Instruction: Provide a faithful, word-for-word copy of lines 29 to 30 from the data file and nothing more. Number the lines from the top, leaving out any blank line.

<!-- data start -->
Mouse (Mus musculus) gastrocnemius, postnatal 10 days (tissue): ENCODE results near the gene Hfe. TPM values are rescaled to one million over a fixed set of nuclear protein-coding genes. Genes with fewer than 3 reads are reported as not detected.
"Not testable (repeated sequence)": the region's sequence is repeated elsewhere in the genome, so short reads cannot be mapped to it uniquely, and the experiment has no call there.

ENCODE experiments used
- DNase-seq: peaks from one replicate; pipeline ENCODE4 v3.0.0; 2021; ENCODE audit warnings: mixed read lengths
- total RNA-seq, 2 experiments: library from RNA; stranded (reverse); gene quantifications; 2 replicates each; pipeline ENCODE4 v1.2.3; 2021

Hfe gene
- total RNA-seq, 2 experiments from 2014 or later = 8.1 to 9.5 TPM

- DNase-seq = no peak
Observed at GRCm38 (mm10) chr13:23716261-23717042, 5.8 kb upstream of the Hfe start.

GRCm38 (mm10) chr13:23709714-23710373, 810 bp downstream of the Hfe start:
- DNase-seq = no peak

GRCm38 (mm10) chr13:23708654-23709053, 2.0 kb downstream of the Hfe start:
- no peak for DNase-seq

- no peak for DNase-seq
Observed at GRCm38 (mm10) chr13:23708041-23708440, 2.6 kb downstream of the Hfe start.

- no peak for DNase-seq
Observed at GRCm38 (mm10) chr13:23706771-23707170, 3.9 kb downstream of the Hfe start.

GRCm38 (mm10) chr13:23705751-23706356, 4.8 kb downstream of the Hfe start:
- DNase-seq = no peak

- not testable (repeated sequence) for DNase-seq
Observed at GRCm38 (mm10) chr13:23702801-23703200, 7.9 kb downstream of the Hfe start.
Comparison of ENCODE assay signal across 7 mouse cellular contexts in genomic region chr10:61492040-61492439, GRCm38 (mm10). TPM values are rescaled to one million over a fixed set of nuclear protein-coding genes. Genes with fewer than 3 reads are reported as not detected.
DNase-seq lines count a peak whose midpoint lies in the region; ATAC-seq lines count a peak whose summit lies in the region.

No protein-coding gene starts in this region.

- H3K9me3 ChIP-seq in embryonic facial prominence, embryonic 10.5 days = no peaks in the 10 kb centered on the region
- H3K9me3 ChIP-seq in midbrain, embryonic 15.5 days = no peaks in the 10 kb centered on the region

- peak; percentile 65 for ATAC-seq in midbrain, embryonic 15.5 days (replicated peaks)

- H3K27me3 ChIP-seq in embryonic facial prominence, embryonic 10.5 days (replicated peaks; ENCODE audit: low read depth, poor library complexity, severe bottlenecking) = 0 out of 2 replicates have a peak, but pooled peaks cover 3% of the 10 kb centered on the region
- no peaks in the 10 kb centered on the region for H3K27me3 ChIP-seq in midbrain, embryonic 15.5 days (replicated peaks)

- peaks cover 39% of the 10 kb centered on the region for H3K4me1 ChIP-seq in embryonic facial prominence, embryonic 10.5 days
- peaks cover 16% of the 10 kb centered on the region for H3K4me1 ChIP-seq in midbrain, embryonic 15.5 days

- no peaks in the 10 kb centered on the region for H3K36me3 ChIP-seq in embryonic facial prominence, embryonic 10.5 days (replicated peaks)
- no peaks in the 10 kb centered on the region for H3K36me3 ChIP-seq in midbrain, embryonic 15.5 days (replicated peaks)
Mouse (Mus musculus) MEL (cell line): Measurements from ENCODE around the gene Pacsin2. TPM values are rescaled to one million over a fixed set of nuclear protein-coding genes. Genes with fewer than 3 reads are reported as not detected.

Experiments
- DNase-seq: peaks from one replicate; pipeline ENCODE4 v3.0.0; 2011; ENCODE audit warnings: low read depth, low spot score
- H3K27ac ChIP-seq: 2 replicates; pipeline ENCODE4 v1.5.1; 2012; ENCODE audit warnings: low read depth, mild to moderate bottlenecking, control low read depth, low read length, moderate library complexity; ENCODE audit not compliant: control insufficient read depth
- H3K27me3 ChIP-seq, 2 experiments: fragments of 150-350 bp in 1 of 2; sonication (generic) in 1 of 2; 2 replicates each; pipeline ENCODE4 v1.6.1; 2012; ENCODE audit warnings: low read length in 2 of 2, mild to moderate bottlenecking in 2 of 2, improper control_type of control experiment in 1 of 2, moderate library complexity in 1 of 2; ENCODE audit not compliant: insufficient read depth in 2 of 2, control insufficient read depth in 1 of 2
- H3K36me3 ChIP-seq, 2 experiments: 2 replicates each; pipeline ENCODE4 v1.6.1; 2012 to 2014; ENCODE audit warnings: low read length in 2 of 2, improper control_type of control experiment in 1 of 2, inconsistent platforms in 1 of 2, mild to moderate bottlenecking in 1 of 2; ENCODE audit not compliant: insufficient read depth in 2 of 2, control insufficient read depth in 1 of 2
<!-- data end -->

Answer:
- no peaks in the 10 kb centered on the region for H3K27me3 ChIP-seq in midbrain, embryonic 15.5 days (replicated peaks)

- peaks cover 39% of the 10 kb centered on the region for H3K4me1 ChIP-seq in embryonic facial prominence, embryonic 10.5 days